People working in frontline social care roles are undervalued by as much as 39% – nearly £7,000 per year – in comparison to peers in equivalent positions in other publicly funded sectors.
With the care sector losing more than a third of its employees every year and having 112,000 vacancies presently, a groundbreaking report by one of the UK’s biggest social care charities has found.
Community Integrated Care commissioned independent analysis of frontline support worker roles and its report, Unfair To Care, provides in-depth evidence that breaks the stereotype that social care is a “low-skilled” sector.
This research, by job evaluation experts Korn Ferry, has led to calls for the government to provide an immediate and fair pay rise to social care workers and deliver a robust social care sector people plan, which ensures long-term parity of pay with other public funded sectors.
The average pay for support workers in England who assist people to live independently in the community is £17,695 or £9.05 per hour – 45p per hour below the Real Living Wage.
Social care sector
Korn Ferry analysed of the job role, objectively assessing its true value across sectors. Their research found that roles with “equivalent scope, complexity and accountability within other public funded sectors” are, on average, paid at £24,602.
This pay gap is even greater in the care sector’s close counterpart – the NHS. The average take-home pay for equivalent jobs in the NHS is £25,142, meaning that many social care workers would need a 42% pay rise, an additional £7,447, to match their NHS peers.
Mark Adams, CEO of Community Integrated Care (CIC), said: “The moral case for investment in social care and its workforce has, sadly, been ignored for years. This research now provides cold hard facts, which surely cannot be ignored by the government.”
He added that the pay disparity is “immoral, illogical, and cannot be justified.”
“This is a significant challenge, but it can be fixed – firstly, by recognising the £46bn contribution that social care makes to the UK economy annually, and also delivering progressive reforms that improve efficiency and quality of life through delivering joined-up services, reducing the burden on family carers and embracing innovations. All evidence points to overwhelming public support for investment in the sector. This is an issue of strategy and focus, not of possibility.”
The charity said the analysis demonstrates that the role of social care workers has changed beyond recognition in the past decade, as the sector increasingly supports people with highly complex health and care needs.
CIC said the data “demolishes the crude assessment” by home secretary Priti Patel that social care is a “low-skilled” sector. It demonstrates that support workers frequently have the same or a greater level of skill and accountability as professions such as healthcare assistants, police community support officers, and senior teaching assistants.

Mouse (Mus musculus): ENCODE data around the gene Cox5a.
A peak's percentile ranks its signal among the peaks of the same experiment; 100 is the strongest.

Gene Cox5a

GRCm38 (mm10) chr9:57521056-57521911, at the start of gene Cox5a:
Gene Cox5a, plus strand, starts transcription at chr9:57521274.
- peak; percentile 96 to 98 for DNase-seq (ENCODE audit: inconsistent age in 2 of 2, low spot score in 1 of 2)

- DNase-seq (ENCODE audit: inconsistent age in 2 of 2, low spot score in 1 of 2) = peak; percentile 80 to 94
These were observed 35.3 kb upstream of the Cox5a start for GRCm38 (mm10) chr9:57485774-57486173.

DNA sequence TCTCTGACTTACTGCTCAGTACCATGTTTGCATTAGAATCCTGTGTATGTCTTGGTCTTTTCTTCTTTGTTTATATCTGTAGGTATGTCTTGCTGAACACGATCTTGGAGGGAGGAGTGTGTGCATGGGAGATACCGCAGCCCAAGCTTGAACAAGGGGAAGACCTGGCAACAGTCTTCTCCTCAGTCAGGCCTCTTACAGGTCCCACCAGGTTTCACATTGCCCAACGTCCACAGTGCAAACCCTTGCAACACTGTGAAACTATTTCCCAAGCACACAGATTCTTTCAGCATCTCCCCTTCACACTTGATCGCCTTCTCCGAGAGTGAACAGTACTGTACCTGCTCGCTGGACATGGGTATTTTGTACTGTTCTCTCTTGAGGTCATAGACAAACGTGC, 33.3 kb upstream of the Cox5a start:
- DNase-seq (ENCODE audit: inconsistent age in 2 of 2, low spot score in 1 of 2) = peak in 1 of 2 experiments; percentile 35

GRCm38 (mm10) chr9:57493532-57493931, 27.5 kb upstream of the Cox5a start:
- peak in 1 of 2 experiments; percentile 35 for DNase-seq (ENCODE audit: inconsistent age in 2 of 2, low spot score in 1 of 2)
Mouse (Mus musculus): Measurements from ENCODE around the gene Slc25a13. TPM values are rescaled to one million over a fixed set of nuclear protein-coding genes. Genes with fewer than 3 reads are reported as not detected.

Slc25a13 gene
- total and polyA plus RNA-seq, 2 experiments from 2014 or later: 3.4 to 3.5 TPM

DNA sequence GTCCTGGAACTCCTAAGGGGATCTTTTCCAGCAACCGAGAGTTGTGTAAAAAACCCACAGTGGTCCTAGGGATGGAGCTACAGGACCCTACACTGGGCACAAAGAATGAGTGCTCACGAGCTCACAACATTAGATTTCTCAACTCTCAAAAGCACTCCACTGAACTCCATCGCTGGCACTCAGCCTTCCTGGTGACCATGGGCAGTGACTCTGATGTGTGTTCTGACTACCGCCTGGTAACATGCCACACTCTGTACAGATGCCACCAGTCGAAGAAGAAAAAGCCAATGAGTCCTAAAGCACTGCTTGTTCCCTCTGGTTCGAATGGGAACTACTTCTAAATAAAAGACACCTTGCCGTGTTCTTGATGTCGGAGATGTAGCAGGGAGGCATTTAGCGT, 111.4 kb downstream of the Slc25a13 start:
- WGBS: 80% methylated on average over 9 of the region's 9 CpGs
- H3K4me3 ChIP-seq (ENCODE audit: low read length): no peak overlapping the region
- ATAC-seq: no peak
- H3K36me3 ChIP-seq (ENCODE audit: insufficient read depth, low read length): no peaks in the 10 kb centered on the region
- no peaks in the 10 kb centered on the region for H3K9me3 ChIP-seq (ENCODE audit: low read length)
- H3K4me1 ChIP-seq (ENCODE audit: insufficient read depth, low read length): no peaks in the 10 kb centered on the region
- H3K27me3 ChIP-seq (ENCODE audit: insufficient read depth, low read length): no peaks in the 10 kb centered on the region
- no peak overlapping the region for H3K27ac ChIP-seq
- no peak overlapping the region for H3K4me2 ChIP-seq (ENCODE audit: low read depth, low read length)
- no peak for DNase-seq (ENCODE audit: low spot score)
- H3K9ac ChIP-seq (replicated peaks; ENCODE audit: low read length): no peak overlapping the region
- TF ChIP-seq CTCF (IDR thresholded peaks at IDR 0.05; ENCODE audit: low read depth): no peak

It is appalling that many of society’s most valued workers are experiencing the devastating consequences of poverty, from the risk of homelessness to avoidable mental health challenges. So long as people can access easier and less responsible work for more money, it will be an impossibility to close the recruitment gap in the sector” – Teresa Exelby, chief people officer
Oonagh Smyth, CEO of Skills for Care, said: “Community Integrated Care have brought together a wide range of data and thinking, including from our Adult Social Care Workforce Data Set, to make the clear case that our 1.5 million workforce are highly skilled professionals, who deserve to be recognised as such as we enter a period of promised reform.”
Phil Hope, co-chair of the Future Social Care Coalition and a former care minister, said: “It cannot be right that people in social care positions are so vastly underpaid in comparison to their equivalents in other public funded sectors, despite the significant skill and accountability of their roles.”
“It is time for the government to respect, reward and regulate, to support all those working on the ‘forgotten frontline’. It has never been clearer that they warrant and deserve a fair deal.”
Teresa Exelby, chief people officer at Community Integrated Care, added: “It is appalling that many of society’s most valued workers are experiencing the devastating consequences of poverty, from the risk of homelessness to avoidable mental health challenges. So long as people can access easier and less responsible work for more money, it will be an impossibility to close the recruitment gap in the sector.”
The Department of Health and Social Care said in a statement that government has sought to protect the workforce and those receiving social care by providing more than £2bn for the sector during the pandemic, including infection prevention and control measures and PPE.
“We are committed to the sustainable improvement of the adult social care system and, as set out in the Queen’s Speech, we will bring forward proposals later this year to ensure every person receives the care they need, provided with the dignity they deserve,” it added.